Feds blast Cook County for releasing criminal aliens

Updated 9/9/2011 8:54 PM

Eleven people have been released from the Cook County jail who would have otherwise been detained at the behest of federal immigration officials.

The release of the detainees comes after the Cook County Board voted Wednesday to allow Sheriff Tom Dart to ignore detainment requests from the Immigration and Customs Enforcement office.

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Six of those released are charged with felonies, according to the sheriff's office. Two are accused of assaulting police officers. All of them had either served their sentence or posted bond.

Immigration officials blasted the county board's decision, saying the agency's requests for two-day holds are made to help "ensure that dangerous criminals are not released from prisons or jails and into our communities," said ICE spokesman Shawn Neudauer.

"The policy in Cook County has resulted in the release of some aliens from the jails into the surrounding communities without providing ICE an opportunity to assess either their danger to the community or removability," he added. "Even though some aliens may be arrested on minor criminal charges, they may also have more serious criminal backgrounds, which disguise their true danger to society."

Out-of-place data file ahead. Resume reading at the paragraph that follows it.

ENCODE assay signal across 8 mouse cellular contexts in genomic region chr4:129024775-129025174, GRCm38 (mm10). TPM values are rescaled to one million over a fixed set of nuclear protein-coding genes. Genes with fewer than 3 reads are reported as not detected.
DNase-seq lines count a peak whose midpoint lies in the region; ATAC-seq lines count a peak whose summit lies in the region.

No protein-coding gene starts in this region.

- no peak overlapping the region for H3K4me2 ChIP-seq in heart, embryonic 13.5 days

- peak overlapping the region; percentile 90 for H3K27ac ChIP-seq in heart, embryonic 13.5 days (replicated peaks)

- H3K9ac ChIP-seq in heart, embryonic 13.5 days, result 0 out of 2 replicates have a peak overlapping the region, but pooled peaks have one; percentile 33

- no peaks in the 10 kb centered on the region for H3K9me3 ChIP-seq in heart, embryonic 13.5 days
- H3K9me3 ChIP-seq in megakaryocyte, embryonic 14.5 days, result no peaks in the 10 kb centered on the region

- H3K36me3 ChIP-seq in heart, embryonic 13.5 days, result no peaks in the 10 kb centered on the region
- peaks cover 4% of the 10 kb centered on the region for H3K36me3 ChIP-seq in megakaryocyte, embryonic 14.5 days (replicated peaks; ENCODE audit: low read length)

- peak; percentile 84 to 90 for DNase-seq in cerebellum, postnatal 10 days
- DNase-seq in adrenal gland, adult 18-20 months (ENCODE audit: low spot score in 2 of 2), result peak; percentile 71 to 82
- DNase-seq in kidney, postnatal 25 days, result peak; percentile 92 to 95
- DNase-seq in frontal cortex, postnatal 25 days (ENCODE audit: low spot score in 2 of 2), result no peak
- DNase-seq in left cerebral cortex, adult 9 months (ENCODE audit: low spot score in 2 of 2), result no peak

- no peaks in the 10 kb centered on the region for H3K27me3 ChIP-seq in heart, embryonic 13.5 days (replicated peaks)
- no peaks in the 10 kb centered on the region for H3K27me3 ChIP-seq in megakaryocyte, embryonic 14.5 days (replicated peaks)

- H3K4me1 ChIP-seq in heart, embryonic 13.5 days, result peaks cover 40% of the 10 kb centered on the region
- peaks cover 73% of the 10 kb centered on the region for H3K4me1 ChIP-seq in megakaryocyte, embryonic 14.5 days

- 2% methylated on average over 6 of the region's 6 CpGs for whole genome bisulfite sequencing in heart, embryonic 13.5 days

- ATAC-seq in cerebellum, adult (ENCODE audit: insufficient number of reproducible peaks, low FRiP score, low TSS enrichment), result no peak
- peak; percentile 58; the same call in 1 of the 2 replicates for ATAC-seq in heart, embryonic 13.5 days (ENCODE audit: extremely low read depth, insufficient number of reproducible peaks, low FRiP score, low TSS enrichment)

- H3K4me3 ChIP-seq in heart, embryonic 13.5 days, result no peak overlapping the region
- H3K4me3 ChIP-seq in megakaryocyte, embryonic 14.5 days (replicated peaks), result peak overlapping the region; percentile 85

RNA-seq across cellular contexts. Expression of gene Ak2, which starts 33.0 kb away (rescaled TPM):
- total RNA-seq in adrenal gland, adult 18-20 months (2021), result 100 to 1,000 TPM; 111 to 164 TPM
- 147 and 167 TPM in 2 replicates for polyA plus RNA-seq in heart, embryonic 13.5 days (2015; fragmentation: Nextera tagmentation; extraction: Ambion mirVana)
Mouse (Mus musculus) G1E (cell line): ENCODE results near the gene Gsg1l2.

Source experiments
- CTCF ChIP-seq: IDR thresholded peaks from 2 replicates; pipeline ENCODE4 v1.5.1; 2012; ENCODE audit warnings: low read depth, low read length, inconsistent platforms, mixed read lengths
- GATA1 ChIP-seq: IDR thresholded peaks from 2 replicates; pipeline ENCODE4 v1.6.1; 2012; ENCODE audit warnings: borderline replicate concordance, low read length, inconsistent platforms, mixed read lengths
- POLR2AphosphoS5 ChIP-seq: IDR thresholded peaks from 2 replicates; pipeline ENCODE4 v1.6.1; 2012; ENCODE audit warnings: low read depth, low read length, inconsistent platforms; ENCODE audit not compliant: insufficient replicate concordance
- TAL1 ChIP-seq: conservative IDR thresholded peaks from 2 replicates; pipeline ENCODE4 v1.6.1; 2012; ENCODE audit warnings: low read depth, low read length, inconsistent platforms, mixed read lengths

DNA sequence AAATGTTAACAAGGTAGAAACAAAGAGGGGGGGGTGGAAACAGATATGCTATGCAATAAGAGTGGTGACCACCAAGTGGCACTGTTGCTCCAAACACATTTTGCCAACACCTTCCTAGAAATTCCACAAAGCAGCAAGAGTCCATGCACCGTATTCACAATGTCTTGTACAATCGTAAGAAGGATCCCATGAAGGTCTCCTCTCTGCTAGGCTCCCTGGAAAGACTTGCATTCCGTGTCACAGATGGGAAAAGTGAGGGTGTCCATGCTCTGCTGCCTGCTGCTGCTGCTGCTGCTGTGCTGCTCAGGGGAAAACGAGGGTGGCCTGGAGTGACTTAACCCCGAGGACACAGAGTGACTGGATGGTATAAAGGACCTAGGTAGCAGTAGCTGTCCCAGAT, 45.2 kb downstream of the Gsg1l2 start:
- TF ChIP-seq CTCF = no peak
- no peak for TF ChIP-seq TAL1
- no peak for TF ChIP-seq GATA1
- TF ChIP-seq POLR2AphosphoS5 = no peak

Board Commissioner Timothy Schneider, a Bartlett Republican, said he would be soon introducing an amendment to the county's new policy that would only allow Dart to ignore ICE detainment requests for inmates who are either charged or convicted of misdemeanors.


"Our streets are less safe today than they were on Wednesday," Schneider said.

During Wednesday's board vote, commissioners complained that Cook County taxpayers had to foot the bill to cover the cost of holding ICE detainees an extra 48 hours. They argued that amount added up to more than $15 million a year, though sheriff's officials noted that many of those inmates with federal detainment requests were either being held without bond or had such high bond amounts that there was no danger of them being released. ICE can still request the holds, but would have to pay for the incarceration under the new policy.

Other commissioners contend the ICE holds were unconstitutional by denying due process.

"The Constitution gives anyone who's on our soil the full rights of this country," Commissioner Larry Suffredin, an Evanston Democrat, said during Wednesday's debate.